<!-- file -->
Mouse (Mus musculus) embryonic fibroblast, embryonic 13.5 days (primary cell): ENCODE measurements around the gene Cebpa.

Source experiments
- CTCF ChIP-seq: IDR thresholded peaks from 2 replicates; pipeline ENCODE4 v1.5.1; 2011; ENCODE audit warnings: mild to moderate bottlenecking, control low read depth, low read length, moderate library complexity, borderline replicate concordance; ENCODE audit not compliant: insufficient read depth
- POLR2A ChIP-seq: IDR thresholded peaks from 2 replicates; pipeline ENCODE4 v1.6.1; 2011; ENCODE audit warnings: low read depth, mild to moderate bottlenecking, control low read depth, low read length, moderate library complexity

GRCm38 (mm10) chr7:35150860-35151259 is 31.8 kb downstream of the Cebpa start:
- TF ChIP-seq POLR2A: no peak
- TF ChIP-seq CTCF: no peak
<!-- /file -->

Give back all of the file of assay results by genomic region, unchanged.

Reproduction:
Mouse (Mus musculus) embryonic fibroblast, embryonic 13.5 days (primary cell): ENCODE measurements around the gene Cebpa.

Source experiments
- CTCF ChIP-seq: IDR thresholded peaks from 2 replicates; pipeline ENCODE4 v1.5.1; 2011; ENCODE audit warnings: mild to moderate bottlenecking, control low read depth, low read length, moderate library complexity, borderline replicate concordance; ENCODE audit not compliant: insufficient read depth
- POLR2A ChIP-seq: IDR thresholded peaks from 2 replicates; pipeline ENCODE4 v1.6.1; 2011; ENCODE audit warnings: low read depth, mild to moderate bottlenecking, control low read depth, low read length, moderate library complexity

GRCm38 (mm10) chr7:35150860-35151259 is 31.8 kb downstream of the Cebpa start:
- TF ChIP-seq POLR2A: no peak
- TF ChIP-seq CTCF: no peak